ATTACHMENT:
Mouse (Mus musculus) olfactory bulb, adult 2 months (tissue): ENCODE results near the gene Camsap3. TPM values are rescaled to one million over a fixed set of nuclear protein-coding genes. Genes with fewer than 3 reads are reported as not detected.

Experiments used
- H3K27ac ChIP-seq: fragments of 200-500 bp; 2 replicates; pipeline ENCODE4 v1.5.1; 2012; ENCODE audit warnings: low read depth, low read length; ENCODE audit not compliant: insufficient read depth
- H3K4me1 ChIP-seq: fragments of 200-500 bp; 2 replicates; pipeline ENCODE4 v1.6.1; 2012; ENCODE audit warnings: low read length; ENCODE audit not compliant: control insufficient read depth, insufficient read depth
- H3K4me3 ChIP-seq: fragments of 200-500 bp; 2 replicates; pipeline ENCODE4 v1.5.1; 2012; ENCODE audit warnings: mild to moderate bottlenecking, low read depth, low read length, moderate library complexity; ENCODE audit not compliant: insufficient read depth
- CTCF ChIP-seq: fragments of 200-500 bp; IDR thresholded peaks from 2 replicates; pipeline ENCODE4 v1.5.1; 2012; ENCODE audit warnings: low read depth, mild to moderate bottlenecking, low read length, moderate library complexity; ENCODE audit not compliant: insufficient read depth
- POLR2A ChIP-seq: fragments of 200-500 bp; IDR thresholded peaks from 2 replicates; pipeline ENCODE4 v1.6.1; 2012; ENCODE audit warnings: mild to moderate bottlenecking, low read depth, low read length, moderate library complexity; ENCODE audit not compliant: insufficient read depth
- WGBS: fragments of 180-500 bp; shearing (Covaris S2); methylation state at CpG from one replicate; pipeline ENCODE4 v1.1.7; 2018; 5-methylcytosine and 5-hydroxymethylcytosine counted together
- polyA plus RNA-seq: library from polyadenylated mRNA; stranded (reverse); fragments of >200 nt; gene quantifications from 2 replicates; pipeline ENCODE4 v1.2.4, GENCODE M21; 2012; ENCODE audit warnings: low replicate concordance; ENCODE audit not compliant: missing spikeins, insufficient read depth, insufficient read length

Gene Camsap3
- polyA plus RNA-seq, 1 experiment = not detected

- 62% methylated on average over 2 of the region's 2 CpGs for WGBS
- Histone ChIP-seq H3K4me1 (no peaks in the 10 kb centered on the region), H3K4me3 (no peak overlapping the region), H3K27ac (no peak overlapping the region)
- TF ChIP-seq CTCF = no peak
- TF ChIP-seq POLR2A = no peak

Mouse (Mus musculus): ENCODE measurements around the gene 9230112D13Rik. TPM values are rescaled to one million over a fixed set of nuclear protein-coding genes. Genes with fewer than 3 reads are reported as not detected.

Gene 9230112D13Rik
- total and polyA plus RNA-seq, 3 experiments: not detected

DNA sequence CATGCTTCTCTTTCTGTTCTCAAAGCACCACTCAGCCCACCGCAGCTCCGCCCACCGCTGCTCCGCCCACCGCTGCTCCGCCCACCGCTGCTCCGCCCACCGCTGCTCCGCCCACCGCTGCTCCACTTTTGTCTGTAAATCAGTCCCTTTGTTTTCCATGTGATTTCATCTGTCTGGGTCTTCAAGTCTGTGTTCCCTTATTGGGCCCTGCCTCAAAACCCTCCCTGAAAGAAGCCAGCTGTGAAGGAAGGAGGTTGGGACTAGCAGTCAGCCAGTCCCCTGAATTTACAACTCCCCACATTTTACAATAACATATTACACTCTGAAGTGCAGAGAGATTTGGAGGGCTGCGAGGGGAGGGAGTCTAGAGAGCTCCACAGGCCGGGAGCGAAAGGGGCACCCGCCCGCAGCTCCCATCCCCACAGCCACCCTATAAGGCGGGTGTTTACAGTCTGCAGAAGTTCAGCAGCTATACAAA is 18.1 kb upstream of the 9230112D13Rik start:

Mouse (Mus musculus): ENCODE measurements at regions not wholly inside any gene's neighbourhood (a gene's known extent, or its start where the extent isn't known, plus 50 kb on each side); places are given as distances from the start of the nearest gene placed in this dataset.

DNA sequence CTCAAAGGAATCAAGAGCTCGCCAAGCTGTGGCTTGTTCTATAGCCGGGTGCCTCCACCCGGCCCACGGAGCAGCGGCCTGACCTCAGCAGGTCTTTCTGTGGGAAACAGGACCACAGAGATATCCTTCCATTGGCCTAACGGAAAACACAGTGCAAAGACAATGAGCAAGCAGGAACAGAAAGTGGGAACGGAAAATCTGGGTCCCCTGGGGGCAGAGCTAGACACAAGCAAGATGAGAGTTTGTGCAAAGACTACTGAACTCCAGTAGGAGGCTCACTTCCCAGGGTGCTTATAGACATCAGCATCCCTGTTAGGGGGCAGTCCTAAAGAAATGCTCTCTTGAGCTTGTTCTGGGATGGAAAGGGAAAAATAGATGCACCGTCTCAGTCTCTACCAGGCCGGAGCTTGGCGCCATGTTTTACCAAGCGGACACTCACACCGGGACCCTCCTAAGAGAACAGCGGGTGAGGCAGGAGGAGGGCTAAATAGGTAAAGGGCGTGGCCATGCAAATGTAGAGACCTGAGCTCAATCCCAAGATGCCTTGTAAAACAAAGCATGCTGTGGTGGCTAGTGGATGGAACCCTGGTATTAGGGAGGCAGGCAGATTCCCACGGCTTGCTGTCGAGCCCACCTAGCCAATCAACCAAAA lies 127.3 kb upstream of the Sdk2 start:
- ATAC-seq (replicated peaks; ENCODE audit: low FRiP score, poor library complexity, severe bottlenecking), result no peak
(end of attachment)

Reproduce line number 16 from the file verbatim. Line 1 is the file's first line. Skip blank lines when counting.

Mouse (Mus musculus): ENCODE measurements around the gene 9230112D13Rik. TPM values are rescaled to one million over a fixed set of nuclear protein-coding genes. Genes with fewer than 3 reads are reported as not detected.